It could become stranger still if Brigadier David Allfrey, former commander of the 51st (Scottish Brigade) and the tattoo’s new producer and chief executive, has his way. He wants a “fabulous formula” to “evolve”. Specifically, he intends to involve the arts – writers, dancers, musicians, painters and singers – in future shows. And how would that work?
“This is a chance for wonderful exposure for Scottish art,” the brigadier tells The Herald. “Never mind the 220,000 people who see the show, there is a TV audience of 100 million people. So, should we be going after young actors? Absolutely. Young dancers and young choreographers? Yes. You have the canvas of Edinburgh Castle, which is unique and extraordinary, on which you can put images. You can paint it with different colours, with the lights, and we have a very good new sound system coming.”
The arts, like defence, are going through some hard times. The tattoo, on the other hand, makes money. With a turnover of £7 million from ticket sales alone, it can afford to invest £16m in new stands when Creative Scotland’s entire budget is £35.5m. That’s not the point. Are there really arts workers out there who have something to contribute to military entertainment?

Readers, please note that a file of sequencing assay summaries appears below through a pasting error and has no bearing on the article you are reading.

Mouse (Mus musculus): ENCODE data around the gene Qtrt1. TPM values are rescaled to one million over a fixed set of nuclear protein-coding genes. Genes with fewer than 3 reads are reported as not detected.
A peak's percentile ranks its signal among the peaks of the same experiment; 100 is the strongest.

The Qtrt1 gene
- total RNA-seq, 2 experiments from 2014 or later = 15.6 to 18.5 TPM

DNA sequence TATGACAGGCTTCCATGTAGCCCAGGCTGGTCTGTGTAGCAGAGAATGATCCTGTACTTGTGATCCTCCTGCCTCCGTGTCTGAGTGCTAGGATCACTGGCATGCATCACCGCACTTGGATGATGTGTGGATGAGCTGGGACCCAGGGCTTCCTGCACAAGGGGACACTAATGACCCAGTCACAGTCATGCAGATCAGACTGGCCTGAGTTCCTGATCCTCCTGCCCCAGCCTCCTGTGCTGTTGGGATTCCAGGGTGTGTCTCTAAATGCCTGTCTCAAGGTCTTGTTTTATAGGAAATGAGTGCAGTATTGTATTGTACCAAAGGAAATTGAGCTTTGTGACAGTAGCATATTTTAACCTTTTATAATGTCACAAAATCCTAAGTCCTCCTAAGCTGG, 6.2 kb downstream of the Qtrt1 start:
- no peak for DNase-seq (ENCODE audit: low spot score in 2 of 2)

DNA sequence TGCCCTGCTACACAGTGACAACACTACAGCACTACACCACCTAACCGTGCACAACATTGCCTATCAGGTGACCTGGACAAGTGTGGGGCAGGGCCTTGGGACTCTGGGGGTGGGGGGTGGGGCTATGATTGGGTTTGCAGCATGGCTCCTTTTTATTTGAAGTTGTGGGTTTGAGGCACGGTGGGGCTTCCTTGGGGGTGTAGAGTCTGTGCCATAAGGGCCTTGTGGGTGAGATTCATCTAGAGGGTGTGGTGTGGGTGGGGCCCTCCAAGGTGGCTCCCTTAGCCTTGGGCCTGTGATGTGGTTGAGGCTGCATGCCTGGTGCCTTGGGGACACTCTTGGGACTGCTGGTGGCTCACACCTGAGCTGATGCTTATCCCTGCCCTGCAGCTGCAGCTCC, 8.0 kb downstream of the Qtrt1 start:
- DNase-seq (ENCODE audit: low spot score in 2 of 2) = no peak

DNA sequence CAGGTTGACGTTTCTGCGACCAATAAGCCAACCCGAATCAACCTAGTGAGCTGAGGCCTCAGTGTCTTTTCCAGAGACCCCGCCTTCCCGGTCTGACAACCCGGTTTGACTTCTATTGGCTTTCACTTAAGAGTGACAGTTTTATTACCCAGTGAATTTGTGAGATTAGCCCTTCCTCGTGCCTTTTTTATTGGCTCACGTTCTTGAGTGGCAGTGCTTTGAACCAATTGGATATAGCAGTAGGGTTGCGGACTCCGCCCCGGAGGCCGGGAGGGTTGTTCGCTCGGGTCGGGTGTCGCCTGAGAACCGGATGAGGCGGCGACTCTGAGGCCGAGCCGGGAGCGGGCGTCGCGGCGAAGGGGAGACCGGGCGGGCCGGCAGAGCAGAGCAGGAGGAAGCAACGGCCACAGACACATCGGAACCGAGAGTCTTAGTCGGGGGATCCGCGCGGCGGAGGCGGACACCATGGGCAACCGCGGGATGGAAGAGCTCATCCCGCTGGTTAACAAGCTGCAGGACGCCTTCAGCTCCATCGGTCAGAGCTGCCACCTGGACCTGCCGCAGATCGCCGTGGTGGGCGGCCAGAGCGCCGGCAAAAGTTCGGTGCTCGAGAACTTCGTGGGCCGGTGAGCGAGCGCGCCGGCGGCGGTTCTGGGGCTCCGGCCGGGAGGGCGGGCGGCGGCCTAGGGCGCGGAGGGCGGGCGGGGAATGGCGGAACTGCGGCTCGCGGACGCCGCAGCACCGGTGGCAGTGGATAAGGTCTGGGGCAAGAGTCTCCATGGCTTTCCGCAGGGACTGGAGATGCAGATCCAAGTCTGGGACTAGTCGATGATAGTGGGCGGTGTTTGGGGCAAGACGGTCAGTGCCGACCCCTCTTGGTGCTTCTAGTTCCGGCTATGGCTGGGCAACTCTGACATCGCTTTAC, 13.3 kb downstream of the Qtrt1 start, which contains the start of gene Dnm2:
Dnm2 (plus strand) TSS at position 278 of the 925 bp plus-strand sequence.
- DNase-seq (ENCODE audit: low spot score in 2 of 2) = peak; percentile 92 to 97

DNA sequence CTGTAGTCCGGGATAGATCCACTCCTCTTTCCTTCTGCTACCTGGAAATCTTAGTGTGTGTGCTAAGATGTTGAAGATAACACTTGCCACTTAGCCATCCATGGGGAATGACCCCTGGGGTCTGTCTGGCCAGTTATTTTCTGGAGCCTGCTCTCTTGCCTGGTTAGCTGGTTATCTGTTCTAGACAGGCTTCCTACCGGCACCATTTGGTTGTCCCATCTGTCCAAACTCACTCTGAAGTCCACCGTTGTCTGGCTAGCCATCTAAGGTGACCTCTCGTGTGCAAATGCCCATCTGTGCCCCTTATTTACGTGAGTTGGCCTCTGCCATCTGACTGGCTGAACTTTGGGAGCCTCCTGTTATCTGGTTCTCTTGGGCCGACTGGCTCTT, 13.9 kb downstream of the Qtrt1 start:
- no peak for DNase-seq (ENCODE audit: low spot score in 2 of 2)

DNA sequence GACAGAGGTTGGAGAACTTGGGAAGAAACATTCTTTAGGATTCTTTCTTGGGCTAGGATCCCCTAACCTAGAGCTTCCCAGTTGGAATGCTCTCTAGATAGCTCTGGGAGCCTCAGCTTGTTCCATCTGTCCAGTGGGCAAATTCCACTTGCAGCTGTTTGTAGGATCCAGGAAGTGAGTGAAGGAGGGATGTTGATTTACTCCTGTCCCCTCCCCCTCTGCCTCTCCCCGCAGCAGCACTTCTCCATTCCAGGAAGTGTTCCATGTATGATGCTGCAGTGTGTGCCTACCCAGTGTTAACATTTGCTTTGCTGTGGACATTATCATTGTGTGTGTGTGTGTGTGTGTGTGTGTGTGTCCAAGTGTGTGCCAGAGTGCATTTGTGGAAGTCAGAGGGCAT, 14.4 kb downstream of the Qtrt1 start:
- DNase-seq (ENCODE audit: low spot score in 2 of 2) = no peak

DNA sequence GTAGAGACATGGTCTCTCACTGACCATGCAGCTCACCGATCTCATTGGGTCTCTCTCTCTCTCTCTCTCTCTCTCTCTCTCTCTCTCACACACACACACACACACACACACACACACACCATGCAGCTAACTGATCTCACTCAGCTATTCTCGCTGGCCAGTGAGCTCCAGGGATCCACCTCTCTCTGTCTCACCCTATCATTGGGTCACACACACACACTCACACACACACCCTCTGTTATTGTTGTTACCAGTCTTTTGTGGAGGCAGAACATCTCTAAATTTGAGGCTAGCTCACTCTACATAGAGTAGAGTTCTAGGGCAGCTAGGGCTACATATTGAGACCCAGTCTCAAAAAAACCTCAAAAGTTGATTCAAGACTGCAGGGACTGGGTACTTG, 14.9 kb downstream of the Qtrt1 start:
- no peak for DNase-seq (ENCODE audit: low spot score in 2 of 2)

I struggle to think of the writers the brigadier has in mind. I doubt that excerpts from Gregory Burke’s Black Watch, or a reading from Irvine Welsh’s Trainspotting as it touches on festival Edinburgh, would do. I can’t picture The Proclaimers on the battlements. Nor can I name visual artists whose original works would involve the kind of symbolism customary at the tattoo. Are we supposed to believe that the military aspect of the show – its main aspect – has become mere, uncontroversial entertainment?
That’s long been part of the tattoo’s real purpose, I suspect. It invites us to sentimentalise a miserable tradition of enlistment, conscription and sacrifice. A lot of Scots do that unaided, but Allfrey’s wheeze is – or ought to be – provocative. Don’t writers tend to tell us that warfare is a bad idea? Don’t painters strive to show us that the reality isn’t bagpipes and banners for the young people who join up?
The tattoo will not be offering “the arts” a free hand, I suspect. Like the pipes and drums, the cultural component – what the brigadier calls “a very strong Scottish element” – would be decorative, yet again, and designed for the preconceptions of tourists. A painter’s rendering of the faces of all the Scots lost in Afghanistan is not likely to be projected on the “extraordinary” canvas of the old castle. But why not?
Our military fight and die, supposedly, on behalf of us all. That we are never consulted on the matter is overlooked, but such is the theory. Those are our soldiers, sailors and aircrew, paid for by our taxes, employed purportedly in our defence, and too often to our regret. But not for our entertainment.
Yet an event such as the tattoo – what else would you call it but propaganda? – allows neither doubt nor dissent. In Scotland’s case, irrespective of foreign participants, it presumes to misrepresent an entire country’s history. And with “a very good new sound system”, too.
Unless the brigadier is advertising the massed drummers of the Stop The War coalition, you can call me a conscientious objector.